As I changed, I saw a vanishing of the distance (caused by my sarcasm) between myself and some of the people I was trying to minister to. I wonder what “could have been” during the first two years had I learned sooner. From my experience, I have seen four negatives to using sarcasm in your youth ministry.

4 negatives to using sarcasm in youth ministry.

1. Students do not know when they can trust you.
Okay, so that might be a strong, and over-the-top statement that is not true all the time, but I think its still worth thinking about. When a student asks a question or makes a statement, are they worried about what you will say in return? The more you use sarcasm in your responses, the less students want to open their mouth and say anything. Students need to know they can trust your response to their thoughts and emotions (the stuff they say and do expresses these two) and that your response will be positive or at least neutral, not damaging.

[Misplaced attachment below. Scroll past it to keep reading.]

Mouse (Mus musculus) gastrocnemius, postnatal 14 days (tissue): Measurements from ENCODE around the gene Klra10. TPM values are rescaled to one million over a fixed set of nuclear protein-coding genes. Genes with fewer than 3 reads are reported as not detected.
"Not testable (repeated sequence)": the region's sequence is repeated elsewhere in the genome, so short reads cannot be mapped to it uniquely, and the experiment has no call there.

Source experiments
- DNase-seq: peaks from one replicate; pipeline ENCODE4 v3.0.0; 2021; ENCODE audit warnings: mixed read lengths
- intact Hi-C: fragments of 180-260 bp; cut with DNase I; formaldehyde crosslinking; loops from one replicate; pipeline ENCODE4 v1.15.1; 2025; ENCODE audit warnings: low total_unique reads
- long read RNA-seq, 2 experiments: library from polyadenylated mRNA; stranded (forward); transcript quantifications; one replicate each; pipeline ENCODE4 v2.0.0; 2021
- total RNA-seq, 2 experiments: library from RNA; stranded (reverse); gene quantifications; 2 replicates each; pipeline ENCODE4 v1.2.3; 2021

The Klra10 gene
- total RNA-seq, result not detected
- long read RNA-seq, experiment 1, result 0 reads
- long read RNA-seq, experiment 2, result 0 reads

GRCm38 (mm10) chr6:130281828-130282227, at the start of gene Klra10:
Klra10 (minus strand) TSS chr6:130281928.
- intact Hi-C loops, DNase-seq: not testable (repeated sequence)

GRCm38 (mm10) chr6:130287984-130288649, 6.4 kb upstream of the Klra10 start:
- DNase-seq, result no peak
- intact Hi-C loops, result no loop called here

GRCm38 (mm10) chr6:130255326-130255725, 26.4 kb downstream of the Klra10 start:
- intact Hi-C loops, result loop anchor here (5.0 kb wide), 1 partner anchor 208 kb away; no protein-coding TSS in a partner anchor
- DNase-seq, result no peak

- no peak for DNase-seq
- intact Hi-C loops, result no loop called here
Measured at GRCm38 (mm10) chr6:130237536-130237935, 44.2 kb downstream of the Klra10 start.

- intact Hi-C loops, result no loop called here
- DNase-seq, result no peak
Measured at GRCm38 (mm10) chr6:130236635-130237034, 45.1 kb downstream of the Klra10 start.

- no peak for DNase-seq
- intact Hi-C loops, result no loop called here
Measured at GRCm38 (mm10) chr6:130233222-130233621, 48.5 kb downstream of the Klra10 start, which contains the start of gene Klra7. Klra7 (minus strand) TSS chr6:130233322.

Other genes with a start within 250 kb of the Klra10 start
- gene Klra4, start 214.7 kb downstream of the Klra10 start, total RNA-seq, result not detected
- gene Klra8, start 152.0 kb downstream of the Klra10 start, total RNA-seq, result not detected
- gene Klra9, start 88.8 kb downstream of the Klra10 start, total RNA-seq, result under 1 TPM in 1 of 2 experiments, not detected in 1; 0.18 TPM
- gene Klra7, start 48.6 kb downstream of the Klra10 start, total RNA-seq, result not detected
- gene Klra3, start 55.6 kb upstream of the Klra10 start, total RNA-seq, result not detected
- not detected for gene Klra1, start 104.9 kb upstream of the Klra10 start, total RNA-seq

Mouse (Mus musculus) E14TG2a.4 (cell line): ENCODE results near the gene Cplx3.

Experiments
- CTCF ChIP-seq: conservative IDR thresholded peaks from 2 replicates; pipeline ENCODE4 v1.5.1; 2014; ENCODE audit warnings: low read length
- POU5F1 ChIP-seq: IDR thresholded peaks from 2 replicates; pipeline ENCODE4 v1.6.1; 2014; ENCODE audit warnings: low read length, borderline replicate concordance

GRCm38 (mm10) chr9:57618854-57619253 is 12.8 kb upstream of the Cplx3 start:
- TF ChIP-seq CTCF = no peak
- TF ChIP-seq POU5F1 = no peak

2. Someone (usually a student) gets their feelings hurt.
Sarcasm is known for being “biting.” In my experience, any time it is used it results in hurt feelings. Its not the person using sarcasm that is hurt, nor those who hear it, but the person to whom it is directed toward. As a youth worker, more often than not, we tend to direct sarcasm at a student. And when this student laughs we think we have accomplished the exact opposite of hurt. In reality, we are only fooling ourselves. No student walks away from a sarcastic remark without feeling some level of pain, especially if they respect the person who said it.

3. It neither lifts up or encourages.